• t uses an image taken from the shopper’s perspective, which makes the picture feel more real and increases the chances that the shopper will pay attention.

If you’re thinking about your year-end appeal right now, ask yourself how you can adapt these tactics to grow your donors’ likelihood to give.

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3 Ways to Grow Your Active Donor Base with Data, Part 1

Without a healthy active donor base, you’re in trouble. That’s a truism all nonprofit fundraisers acknowledge. Growing the number of active donors is a constant process, but you can take steps today to boost that effort. The following strategies focus on reactivating lapsed donors and acquiring new names. Upgrading current donors is certainly important, but these folks are already active givers.

active client data

For most nonprofits, addressing attrition is the key to growing a healthy active list. Most also recognize the need to generate growth in new donors. Making sure the data your organization has is working the way it should can address both needs and translate to better results. And, no, your data doesn't have to be “big.” You can make use of data already in your systems to encourage growth.

Tighten Up Data Management

Data management is the administrative process by which your organization acquires, validates, stores, protects and processes the data it needs. The result of good data management is data that’s accessible, reliable, timely and accurate enough to satisfy the needs of anyone who uses it.

If your data is not satisfying everyone—if it, in fact, gives people heartburn—try a few of these tactics to tighten up your data management.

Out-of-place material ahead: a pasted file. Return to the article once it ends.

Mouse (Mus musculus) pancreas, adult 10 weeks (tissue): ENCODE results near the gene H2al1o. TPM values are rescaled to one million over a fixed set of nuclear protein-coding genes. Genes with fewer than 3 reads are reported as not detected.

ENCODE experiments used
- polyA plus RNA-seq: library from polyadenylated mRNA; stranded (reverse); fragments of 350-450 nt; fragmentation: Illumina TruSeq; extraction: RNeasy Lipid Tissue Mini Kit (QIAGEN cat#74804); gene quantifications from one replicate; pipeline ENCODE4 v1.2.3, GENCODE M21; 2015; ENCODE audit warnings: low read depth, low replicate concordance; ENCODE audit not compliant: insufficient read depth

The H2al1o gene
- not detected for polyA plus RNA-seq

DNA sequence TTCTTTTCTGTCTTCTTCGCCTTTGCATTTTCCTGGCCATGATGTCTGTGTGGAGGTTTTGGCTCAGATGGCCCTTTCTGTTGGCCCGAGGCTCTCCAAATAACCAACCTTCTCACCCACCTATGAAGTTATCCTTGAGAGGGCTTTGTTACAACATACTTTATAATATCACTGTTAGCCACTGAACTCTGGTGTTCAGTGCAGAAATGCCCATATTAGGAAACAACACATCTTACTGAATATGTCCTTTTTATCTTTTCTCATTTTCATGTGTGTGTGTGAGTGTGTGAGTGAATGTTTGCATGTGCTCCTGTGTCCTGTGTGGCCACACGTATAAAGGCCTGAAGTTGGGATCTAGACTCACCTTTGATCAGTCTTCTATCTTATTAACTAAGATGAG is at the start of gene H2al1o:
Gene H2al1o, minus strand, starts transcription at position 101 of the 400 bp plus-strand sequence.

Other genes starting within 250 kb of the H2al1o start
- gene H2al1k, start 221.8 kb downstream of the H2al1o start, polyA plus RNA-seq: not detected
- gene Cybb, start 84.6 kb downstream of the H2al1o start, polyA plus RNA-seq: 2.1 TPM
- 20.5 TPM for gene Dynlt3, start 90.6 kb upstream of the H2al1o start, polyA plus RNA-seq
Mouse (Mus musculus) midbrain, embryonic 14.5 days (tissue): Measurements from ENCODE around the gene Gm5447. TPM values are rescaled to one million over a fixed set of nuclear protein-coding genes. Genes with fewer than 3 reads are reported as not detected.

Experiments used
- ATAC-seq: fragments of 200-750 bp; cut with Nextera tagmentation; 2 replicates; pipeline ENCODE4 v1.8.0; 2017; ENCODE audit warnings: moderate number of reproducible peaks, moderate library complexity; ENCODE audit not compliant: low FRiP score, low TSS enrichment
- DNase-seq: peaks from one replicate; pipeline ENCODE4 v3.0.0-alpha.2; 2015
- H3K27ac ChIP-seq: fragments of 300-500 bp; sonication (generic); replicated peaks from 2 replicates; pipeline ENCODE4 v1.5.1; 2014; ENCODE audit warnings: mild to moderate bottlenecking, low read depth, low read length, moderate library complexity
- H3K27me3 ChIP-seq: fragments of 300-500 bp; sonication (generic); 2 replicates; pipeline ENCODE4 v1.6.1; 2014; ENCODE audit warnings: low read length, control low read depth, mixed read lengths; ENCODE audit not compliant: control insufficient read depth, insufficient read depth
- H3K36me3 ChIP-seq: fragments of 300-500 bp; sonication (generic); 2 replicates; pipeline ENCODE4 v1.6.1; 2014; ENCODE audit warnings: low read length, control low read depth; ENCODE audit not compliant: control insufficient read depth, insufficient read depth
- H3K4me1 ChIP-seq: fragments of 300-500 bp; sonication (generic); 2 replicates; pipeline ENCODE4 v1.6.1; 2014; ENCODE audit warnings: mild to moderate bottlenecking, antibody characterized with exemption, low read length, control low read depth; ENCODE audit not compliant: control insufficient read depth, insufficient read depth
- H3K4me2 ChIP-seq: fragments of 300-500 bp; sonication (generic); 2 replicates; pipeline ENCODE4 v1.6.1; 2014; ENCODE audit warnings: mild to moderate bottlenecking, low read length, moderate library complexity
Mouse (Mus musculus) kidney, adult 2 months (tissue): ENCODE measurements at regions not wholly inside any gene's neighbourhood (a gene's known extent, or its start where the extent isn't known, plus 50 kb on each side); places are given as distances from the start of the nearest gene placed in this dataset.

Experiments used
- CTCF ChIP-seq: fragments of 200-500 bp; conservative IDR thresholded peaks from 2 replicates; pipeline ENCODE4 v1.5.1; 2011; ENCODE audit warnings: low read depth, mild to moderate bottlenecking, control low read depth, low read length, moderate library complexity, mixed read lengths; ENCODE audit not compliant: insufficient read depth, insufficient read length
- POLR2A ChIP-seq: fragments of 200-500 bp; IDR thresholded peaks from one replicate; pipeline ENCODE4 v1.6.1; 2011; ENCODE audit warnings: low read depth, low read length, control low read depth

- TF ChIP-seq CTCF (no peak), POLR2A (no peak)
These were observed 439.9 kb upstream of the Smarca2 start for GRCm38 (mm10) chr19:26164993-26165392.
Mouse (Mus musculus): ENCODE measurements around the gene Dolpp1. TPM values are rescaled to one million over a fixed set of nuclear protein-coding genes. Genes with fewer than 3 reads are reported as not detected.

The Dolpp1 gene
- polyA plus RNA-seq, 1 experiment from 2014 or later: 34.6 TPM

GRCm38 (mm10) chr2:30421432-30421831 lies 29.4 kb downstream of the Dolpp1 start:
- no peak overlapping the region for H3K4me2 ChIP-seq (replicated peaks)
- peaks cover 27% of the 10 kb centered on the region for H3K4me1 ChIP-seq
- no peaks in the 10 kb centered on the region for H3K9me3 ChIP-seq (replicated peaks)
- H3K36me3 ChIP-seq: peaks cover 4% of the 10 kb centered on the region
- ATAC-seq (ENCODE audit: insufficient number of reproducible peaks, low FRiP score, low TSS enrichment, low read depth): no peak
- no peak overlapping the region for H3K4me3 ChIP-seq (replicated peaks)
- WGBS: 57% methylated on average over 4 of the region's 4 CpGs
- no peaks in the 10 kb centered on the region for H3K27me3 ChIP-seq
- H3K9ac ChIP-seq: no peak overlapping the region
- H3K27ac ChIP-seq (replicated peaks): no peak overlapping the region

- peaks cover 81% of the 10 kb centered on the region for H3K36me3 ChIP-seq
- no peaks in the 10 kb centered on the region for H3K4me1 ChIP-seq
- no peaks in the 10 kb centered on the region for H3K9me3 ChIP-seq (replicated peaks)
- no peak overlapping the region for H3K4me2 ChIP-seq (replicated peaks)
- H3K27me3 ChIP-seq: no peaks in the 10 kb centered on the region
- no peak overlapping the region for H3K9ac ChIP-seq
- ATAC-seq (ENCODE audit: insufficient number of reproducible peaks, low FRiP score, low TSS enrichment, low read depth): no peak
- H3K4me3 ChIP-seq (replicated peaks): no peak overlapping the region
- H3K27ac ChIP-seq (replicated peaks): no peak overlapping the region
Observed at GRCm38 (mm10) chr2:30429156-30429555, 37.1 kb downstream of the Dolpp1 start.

• Most important and a best practice:Merge all your databases--donor, volunteer and event, even shadow--into one main list.  Also, integrate your online database, if you have one.  So many benefits here: If someone makes a change (e.g., snowbirds indicate their preferred seasonal addresses), everyone has access to the information. Incorrect data due to double entries decreases. Any information captured online immediately appears in the main database.  The list goes on.
  • Standardize how you collect data. First, determine what donor and prospect information is required when a record enters the system, whether by manual entry or online capture.  Also, require the use of USPS-standard address formats.  A further step is to expand your data collection to include information you might not currently store, such as mail records that show appeals, responses to appeals or giving channel breakdowns.
  • Standardized your workflows. Adopt and communicate a consistent way to code information, and build that into your system.  For instance, make mandatory certain information (say, source codes showing where donors come from) so that anyone who adds a record into the system has no choice but to enter the info.
  • Implement a National Change of Address (NCOA) and/or “new move list” service (from companies like SofTrek partner Melissa Data) to ensure that current addresses are always available even on inactive donors.  Since U.S. Census Bureau statistics indicate around 15% of people change addresses in a year, this move alone could greatly increase the quality of your contact data.